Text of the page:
On the left and the right of this room are two identical boxes designed to receive the photons. Each box has a light on it. Every minute, as the photon hits the box, the light flashes one of two colors, either red or green. From minute to minute, the color of the light seems quite random – sometimes it’s red, and other times it’s green, with no clear pattern one way or another. If you stick your hand in the path of the photon, the light bulb doesn’t flash. It seems that this box is detecting some property of the photon.
So when you look at any one box, it flashes a red or a green light, completely at random. It’s anyone’s guess as to which color it will flash next. But here’s the really strange thing: Whenever one box flashes a certain color, the other box will always flash the same color. No matter how far apart you try to move the boxes from the detector, they could even be in opposite ends of our solar system, they’ll flash the same color without fail.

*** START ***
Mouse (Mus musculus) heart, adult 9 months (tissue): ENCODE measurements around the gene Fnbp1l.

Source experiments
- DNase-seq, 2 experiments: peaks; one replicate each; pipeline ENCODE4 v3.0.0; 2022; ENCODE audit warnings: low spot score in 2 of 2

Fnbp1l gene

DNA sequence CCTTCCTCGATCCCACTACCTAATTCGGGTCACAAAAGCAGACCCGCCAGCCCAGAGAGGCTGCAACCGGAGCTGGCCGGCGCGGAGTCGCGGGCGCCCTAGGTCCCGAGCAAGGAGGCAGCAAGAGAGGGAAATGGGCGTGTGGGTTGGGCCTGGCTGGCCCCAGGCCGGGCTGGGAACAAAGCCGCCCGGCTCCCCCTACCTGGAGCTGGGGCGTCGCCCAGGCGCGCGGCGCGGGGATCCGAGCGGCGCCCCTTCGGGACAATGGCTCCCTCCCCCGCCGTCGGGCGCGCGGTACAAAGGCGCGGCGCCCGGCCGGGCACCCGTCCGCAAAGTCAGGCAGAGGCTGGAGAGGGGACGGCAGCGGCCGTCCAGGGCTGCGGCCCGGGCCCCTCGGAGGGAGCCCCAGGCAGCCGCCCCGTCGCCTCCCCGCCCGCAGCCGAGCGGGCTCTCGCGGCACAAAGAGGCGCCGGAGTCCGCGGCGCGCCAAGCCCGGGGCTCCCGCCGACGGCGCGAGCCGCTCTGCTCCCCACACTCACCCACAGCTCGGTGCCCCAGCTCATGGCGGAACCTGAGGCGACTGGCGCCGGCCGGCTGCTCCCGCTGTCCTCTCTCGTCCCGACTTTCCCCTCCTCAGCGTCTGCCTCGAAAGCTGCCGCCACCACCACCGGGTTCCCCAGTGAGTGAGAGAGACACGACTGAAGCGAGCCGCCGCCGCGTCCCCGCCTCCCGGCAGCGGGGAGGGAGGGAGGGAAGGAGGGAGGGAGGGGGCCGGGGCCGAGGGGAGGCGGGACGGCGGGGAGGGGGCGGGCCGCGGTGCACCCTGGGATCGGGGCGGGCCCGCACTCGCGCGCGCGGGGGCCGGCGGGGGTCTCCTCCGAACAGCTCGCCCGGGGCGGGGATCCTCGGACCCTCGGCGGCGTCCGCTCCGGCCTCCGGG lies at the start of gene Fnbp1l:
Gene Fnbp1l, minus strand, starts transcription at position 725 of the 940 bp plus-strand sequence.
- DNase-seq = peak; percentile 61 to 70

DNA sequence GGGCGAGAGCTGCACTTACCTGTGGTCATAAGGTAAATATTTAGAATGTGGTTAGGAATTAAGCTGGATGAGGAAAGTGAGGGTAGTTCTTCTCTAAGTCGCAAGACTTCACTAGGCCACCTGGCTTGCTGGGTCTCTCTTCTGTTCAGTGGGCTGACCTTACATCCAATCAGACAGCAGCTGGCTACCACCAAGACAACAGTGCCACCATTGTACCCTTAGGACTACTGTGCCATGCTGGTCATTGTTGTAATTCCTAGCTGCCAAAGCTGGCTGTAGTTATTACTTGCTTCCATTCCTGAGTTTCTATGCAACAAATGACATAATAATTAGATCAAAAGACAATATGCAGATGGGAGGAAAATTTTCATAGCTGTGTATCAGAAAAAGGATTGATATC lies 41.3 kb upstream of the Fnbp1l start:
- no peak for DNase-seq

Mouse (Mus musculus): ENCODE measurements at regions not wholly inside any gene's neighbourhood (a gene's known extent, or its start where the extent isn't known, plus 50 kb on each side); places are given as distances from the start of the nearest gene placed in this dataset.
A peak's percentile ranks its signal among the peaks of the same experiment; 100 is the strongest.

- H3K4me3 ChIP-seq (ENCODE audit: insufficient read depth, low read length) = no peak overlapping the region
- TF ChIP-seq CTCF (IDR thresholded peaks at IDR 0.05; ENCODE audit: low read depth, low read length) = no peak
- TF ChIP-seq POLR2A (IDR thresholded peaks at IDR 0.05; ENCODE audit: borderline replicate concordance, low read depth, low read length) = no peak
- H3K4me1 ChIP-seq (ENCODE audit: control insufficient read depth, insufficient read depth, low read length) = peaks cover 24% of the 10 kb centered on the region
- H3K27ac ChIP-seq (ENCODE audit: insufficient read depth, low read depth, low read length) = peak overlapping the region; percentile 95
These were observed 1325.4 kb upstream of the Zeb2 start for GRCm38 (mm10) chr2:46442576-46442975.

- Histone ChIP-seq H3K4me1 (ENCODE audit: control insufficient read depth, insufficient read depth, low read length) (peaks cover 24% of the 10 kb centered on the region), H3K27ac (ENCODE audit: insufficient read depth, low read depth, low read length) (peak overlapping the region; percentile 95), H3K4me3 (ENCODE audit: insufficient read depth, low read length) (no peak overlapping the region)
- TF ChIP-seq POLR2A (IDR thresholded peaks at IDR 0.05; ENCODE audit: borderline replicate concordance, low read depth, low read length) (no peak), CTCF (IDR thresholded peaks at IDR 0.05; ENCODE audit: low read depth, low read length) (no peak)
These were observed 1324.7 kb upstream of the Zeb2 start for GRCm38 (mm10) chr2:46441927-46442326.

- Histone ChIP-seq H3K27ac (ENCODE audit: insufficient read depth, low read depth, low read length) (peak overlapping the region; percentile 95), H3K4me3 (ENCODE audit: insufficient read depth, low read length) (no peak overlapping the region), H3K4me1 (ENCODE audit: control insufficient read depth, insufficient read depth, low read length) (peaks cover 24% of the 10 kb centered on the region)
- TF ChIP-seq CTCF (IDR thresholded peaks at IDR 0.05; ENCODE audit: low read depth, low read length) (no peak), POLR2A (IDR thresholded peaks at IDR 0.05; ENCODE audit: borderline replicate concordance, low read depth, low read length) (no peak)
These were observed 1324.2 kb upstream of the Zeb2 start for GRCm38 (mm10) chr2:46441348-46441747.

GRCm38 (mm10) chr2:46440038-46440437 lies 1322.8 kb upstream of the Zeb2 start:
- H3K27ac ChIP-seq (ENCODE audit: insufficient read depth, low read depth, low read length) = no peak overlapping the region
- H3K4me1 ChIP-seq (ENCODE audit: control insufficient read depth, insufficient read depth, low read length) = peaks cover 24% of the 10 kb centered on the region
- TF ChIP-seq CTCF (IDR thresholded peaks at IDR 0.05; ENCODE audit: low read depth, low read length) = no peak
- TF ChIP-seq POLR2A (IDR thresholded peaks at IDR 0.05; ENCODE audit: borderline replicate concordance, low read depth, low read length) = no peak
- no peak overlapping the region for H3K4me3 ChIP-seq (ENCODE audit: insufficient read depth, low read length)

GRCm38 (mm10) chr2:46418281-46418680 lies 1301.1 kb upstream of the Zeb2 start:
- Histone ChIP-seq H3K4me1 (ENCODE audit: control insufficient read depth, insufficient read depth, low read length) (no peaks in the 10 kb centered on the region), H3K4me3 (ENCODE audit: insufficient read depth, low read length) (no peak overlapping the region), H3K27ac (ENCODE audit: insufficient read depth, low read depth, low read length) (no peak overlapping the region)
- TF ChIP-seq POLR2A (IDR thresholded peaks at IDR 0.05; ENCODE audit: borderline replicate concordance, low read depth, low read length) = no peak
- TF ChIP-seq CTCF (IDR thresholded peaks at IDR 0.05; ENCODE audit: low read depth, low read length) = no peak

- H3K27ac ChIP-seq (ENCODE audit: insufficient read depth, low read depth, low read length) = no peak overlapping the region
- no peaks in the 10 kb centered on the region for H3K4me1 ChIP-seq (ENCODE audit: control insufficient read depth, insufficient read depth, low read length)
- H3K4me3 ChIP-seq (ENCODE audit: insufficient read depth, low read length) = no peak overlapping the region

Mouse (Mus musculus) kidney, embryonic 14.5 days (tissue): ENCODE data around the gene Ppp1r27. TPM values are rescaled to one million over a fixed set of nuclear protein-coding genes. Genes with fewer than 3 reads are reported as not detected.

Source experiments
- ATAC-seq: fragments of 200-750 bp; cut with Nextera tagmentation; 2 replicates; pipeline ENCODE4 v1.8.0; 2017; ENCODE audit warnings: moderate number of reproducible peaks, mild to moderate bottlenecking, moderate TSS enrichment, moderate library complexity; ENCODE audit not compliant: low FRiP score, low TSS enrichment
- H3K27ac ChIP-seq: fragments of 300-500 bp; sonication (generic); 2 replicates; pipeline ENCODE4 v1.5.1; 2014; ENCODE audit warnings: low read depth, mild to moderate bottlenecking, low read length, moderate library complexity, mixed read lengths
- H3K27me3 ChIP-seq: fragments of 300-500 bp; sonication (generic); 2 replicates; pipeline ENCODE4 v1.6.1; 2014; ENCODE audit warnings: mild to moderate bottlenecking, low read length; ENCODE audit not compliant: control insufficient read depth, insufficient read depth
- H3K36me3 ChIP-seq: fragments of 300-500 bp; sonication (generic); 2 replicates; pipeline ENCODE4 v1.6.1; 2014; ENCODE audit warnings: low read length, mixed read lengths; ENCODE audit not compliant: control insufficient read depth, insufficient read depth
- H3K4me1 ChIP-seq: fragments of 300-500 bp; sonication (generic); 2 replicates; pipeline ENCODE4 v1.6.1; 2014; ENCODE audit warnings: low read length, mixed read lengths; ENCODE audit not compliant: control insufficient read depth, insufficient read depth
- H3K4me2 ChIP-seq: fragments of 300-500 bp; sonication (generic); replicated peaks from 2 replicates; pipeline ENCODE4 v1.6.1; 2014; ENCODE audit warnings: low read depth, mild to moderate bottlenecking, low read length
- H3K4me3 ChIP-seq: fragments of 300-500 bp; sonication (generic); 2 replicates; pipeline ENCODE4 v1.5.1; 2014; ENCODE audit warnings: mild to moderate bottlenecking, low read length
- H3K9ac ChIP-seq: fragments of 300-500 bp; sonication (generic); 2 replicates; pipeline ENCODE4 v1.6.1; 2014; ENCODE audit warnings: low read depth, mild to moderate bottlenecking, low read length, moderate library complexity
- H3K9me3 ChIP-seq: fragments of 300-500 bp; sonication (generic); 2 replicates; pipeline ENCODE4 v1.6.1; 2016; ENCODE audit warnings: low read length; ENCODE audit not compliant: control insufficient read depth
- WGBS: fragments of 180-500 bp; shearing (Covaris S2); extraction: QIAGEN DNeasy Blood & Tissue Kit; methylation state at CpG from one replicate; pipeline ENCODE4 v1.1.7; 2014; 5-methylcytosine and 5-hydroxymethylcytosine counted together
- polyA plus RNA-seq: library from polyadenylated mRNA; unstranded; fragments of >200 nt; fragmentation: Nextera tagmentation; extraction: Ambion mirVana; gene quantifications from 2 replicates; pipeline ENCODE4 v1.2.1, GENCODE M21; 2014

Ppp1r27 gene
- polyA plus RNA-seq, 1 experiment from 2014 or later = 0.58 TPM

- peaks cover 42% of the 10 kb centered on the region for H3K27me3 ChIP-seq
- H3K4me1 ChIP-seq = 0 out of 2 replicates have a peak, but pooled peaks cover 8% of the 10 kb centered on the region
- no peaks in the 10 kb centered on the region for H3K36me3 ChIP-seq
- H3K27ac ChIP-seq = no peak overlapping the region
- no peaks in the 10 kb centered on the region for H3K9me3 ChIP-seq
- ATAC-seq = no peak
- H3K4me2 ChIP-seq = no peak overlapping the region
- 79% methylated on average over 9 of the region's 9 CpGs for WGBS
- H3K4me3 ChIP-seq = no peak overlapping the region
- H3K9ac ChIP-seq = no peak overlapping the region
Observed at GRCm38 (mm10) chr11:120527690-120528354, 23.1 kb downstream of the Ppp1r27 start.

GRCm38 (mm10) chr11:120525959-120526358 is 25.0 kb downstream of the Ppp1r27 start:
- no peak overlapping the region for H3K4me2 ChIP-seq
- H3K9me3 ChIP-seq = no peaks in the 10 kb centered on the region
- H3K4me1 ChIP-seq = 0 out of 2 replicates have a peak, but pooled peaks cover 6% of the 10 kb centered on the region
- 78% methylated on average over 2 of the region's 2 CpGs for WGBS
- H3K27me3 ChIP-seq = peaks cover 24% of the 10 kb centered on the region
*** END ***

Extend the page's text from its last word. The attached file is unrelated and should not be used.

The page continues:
It’s almost as if these boxes are conspiring to give the same result. How is this possible? (If you have your own pet theory about how these boxes work, hold on to it, and in a bit you’ll be able to test your idea against an experiment.)
“Aha!” says the quantum enthusiast. “I can explain what’s happening here. Every time a photon hits one of the boxes, the box measures its quantum state, which it reports by flashing either a red or a green light. But the two photons are tied together by quantum entanglement, so when we measure that one photon is in the red state (say), we’ve forced the other photon into the same state as well! That’s why the two boxes always flash the same color.”